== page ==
Listen: you need to take care of yourself today. Times are rough, the news is terrifying, and both you and your neighbor are feeling uncertain and unsafe. It is easy to retreat into ourselves—in fact, this “flight” reaction is a totally normal response to a threat—but we must find some way to get through the day while preserving what is left of our mental wellbeing.
The steps you take for self-care now might look very different than any other day or time. We have to adjust our expectations for ourselves when facing serious stressors, or we will end up driving ourselves up the wall for not doing “enough.” Now is the time to keep it simple and focus on the basic ways you can treat yourself well.
1. Move your body. Being sedentary carries risks we already know and try to avoid. When we are pummeled by blow after blow, day after day, it can be quite paralyzing. This can make us more sedentary than we usually would care to be. Today, move your body. Take a walk, hit the gym, find a free yoga video online, or do some stretching or sit-ups on your living room floor. This will get the lymph moving, energize our cardiovascular system and keep our physical selves healthy.
2. Reach out to someone you love. More than ever, we need to know that there are people out there who have compassion. This goes for your family and friends, too. Pick up the phone and give them a call to let them know you are thinking about them. Offer a listening ear to anyone who might feel especially threatened by the recent whirlwind of political maneuvers so they know they are not alone.
3. Plan a delicious meal. Something as mundane as eating can become a chore when dealing with multiple stressors. Today, open up a cookbook and find something that looks delicious—and then make it. Or, order up your favorite take-out. If you are a creative type, take a glance in your pantry and figure out what masterpiece you can make for yourself for dinner tonight. Right now, focus on nourishment instead of being perfectly healthy.
4. Trade in your screen for your earbuds. It is so important to limit screen time right now. Like, Top One Priority important. You could lock your phone away for a few hours or, instead, plug in your earbuds and turn on some soothing music or a distracting podcast. Give your eyes a rest, kick back and let your ears be entertained.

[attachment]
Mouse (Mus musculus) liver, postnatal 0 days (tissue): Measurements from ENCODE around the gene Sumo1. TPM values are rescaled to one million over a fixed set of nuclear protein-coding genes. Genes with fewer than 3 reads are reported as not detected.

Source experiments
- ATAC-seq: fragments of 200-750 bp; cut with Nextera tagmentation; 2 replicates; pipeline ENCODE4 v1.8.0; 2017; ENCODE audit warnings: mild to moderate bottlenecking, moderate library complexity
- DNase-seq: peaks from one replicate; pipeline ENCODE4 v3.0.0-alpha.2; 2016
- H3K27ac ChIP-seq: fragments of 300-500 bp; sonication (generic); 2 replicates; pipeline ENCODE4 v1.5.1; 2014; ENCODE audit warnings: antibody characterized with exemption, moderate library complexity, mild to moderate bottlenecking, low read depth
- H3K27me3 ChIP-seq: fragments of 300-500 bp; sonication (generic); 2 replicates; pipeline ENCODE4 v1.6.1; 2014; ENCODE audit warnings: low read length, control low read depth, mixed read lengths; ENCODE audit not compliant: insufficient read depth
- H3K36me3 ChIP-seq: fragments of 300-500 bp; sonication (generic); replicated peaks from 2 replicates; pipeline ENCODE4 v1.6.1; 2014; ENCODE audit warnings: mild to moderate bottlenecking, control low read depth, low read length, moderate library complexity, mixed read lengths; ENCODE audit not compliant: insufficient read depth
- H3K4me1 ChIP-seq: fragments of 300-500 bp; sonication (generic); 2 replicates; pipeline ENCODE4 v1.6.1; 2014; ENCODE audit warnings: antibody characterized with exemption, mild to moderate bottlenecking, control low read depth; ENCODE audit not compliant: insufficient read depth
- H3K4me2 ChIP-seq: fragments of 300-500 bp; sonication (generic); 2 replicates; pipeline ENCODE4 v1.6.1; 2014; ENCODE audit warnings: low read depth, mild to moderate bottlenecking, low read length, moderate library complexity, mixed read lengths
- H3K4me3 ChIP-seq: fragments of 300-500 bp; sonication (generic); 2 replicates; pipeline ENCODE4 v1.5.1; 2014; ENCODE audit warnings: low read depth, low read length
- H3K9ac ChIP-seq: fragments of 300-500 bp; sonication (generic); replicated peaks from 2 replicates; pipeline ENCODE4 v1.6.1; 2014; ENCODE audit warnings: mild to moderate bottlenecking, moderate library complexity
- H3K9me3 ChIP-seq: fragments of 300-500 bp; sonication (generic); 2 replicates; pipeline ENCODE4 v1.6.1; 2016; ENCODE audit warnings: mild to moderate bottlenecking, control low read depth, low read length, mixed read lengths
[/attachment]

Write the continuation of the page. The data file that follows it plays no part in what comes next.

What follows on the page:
5. Cuddle your companion animal. Even though our furry friends have no idea what’s going on in the world, they can still tell when we’re stressed. Accept their warm gestures of cuddling and nuzzling and return the favor. Focus on giving them a fun afternoon of playtime or other pampering and you will likely feel more at peace.
6. Go to the library. When’s the last time you went to the library? One goal of mine is to do more reading of fiction to balance out the scariness of our reality. Ask some friends or the library staff for recommendations on great reads and replace your web-browsing with page-turning.
7. Find something to make you laugh. If you can only remember the last time you laughed as more of a “I don’t know whether to laugh or cry” laugh… it’s time for some genuine giggles. Pull up a video of your favorite comedian, watch some hilarious cat compilations, or pull together a group of friends to reminisce about that ridiculous road trip two summers ago.
8. Organize your space. Just like getting a haircut when we need to reinvent ourselves, we can do the same with our space. Change around your furniture, paint a wall or assemble that garage shelving that’s been sitting around forever. An uncluttered space facilitates an uncluttered mind.
9. Create something. Right-brained folks may feel pretty uncertain about how to go on creating things during a time when so many concrete, real problems are multiplying in the world. Do not lose that part of yourself or purposefully set it aside if it is something that helps you cope. Keep creating. Pour your energy into something you know will mean something.
10. Breathe. Yeah, yeah, we breathe all day long, right? But not always mindfully. When feeling overwhelmed, take a moment to focus on your breath. Before you go to bed, tuck away your screens for an hour and do something relaxing. Right before you hit the hay, do some breathing exercises to help you slumber.
This article originally appeared on Care2.com.